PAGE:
Skirmish Lost, but Battle Over World War II Memorial Rages on (Stars and Stripes)

By Dave Eberhart, Stars and Stripes

While President Bush dedicated the National D-Day Memorial in the bloodied town of Bedford, Va., and venerable U.S. paratroopers were feted at Normandy’s Utah Beach, opponents of the World War II Memorial on the National Mall marked the 57th anniversary of the Allied storming of Fortress Europe by assaulting a Washington, D.C., courthouse in an attempt to halt construction of the memorial in “just in the wrong place.”

The Rainbow Pool site would result in an unsightly, environmentally unsound memorial that would encroach on other memorials, they said.

“You have raised a fitting memorial to D-Day, and you have put it in just the right place,” Bush said in an ironic twist during his Bedford speech. In 1944 a town of 3,200 people, Bedford suffered the highest per-capita loss of life of any community in the United States during D-Day. Nineteen soldiers from Bedford were cut down in a hail of German machine-gun fire from the bluffs overlooking Omaha Beach.

But when the smoke of rhetorical battle cleared on the morning of June 7, Judge Henry Kennedy of the U.S. Court of Appeals for the District of Columbia had denied the plaintiffs’ request for a 10-day restraining order on the World War II Memorial’s construction. He said that construction would not begin until after July 4.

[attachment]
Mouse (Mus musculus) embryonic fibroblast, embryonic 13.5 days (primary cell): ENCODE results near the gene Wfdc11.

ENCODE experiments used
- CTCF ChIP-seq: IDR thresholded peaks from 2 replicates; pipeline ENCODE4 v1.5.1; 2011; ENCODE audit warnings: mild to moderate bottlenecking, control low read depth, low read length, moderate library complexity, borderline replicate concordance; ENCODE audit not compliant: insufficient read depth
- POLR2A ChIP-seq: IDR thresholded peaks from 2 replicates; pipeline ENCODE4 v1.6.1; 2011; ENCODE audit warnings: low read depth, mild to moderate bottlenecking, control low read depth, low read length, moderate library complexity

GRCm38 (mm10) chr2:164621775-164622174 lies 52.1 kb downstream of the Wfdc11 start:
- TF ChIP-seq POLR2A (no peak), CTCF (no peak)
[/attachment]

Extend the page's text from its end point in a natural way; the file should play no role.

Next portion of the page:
‘These Bureaucrats’
“We’ve lost a skirmish,” an upset Beth Solomon, a spokesperson for World War II Veterans to Save the Mall, told The Stars and Stripes. “There are battles and a war yet to be fought.”

Solomon said that a number of World War II veterans have offered to lie down before the bulldozers if efforts to halt the project are foiled. “These bureaucrats must realize that this controversy is never going to go away,” she said.

Veterans who on May 21 threatened to return their battle decorations to the government if the memorial proceeds as planned, she added, will be doing so “in a very visible and dramatic way.”

“Having fought in the Battle of the Bulge, I’m used to long fights,” said World War II veteran George Idelson, who fought under Gen. George S. Patton. “Our National Mall and the integrity of our democracy are worth fighting for. We are going to keep fighting the good fight.”

“We don’t think it’s over at all,” said Andrea C. Ferster, an attorney for the plaintiffs, vowing to take their cause to the D.C. Circuit of the U.S. Court of Appeals if broader, still-pending litigation results in an adverse ruling.

Flood Plain, Arsenic, ‘Dream’
In their bid for a temporary injunction, the National Coalition to Save Our Mall (NCSM), World War II Veterans to Save the Mall, the Committee of 100 on the Federal City and the D.C. Preservation League argued that the memorial is to be built on an unstable flood plain that harbors arsenic, a poison, encroaches on the Lincoln Memorial and is revered by many as the venue of Martin Luther King’s “I Have A Dream” speech in 1963.

In his June 7 ruling, Kennedy left open charges that the government violated environmental regulations and those specifically intended to protect the Mall’s wide vistas. He indicated, however, that he is not inclined to intervene in the wake of legislation signed by President Bush May 28 expediting the memorial’s construction and barring further judicial review of actions by federal agencies in approving the project.

At a hearing June 6, Ferster argued that H.R. 1696 (now Public Law 107-17) did not prevent them from attacking the project on environmental grounds.

But Kennedy pointed to language in the new law that Congress wanted work on the memorial to proceed expeditiously, “notwithstanding any other law.”